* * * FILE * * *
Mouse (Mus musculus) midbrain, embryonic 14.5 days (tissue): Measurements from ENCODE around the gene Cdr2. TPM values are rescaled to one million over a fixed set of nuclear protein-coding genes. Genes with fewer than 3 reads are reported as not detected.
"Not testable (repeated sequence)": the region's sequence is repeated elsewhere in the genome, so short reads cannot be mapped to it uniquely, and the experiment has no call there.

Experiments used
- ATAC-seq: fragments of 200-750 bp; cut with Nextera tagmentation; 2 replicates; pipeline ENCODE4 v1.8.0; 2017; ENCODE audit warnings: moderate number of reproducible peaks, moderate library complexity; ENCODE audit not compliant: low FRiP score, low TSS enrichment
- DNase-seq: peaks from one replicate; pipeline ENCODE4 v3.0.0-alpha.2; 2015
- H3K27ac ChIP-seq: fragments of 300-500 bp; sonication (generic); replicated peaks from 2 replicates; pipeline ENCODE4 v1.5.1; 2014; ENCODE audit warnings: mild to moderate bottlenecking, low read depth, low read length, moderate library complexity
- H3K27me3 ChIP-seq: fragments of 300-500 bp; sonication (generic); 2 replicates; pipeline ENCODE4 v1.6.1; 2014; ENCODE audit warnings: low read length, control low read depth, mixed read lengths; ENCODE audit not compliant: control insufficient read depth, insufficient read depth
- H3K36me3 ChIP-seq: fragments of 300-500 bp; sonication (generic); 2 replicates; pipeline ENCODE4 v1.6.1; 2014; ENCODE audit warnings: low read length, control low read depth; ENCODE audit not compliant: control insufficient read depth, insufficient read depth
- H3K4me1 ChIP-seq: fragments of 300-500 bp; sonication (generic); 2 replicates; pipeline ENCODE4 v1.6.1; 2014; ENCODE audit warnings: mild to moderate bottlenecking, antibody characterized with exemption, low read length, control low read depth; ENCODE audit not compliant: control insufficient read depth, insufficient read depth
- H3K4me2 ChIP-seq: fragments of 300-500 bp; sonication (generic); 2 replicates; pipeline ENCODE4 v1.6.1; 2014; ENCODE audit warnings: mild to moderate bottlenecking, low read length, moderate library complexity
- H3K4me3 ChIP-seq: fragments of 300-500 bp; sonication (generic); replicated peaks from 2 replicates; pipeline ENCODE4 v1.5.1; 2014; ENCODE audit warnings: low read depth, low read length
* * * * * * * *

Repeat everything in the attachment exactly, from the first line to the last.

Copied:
Mouse (Mus musculus) midbrain, embryonic 14.5 days (tissue): Measurements from ENCODE around the gene Cdr2. TPM values are rescaled to one million over a fixed set of nuclear protein-coding genes. Genes with fewer than 3 reads are reported as not detected.
"Not testable (repeated sequence)": the region's sequence is repeated elsewhere in the genome, so short reads cannot be mapped to it uniquely, and the experiment has no call there.

Experiments used
- ATAC-seq: fragments of 200-750 bp; cut with Nextera tagmentation; 2 replicates; pipeline ENCODE4 v1.8.0; 2017; ENCODE audit warnings: moderate number of reproducible peaks, moderate library complexity; ENCODE audit not compliant: low FRiP score, low TSS enrichment
- DNase-seq: peaks from one replicate; pipeline ENCODE4 v3.0.0-alpha.2; 2015
- H3K27ac ChIP-seq: fragments of 300-500 bp; sonication (generic); replicated peaks from 2 replicates; pipeline ENCODE4 v1.5.1; 2014; ENCODE audit warnings: mild to moderate bottlenecking, low read depth, low read length, moderate library complexity
- H3K27me3 ChIP-seq: fragments of 300-500 bp; sonication (generic); 2 replicates; pipeline ENCODE4 v1.6.1; 2014; ENCODE audit warnings: low read length, control low read depth, mixed read lengths; ENCODE audit not compliant: control insufficient read depth, insufficient read depth
- H3K36me3 ChIP-seq: fragments of 300-500 bp; sonication (generic); 2 replicates; pipeline ENCODE4 v1.6.1; 2014; ENCODE audit warnings: low read length, control low read depth; ENCODE audit not compliant: control insufficient read depth, insufficient read depth
- H3K4me1 ChIP-seq: fragments of 300-500 bp; sonication (generic); 2 replicates; pipeline ENCODE4 v1.6.1; 2014; ENCODE audit warnings: mild to moderate bottlenecking, antibody characterized with exemption, low read length, control low read depth; ENCODE audit not compliant: control insufficient read depth, insufficient read depth
- H3K4me2 ChIP-seq: fragments of 300-500 bp; sonication (generic); 2 replicates; pipeline ENCODE4 v1.6.1; 2014; ENCODE audit warnings: mild to moderate bottlenecking, low read length, moderate library complexity
- H3K4me3 ChIP-seq: fragments of 300-500 bp; sonication (generic); replicated peaks from 2 replicates; pipeline ENCODE4 v1.5.1; 2014; ENCODE audit warnings: low read depth, low read length